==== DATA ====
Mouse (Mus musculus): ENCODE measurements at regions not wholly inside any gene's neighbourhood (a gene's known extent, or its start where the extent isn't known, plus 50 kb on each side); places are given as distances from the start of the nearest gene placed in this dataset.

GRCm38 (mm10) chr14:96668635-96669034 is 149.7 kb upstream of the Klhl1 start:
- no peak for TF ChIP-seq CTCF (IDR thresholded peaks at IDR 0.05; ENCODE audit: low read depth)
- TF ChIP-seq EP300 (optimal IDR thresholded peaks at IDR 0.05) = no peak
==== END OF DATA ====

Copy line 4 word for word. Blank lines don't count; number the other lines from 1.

- TF ChIP-seq EP300 (optimal IDR thresholded peaks at IDR 0.05) = no peak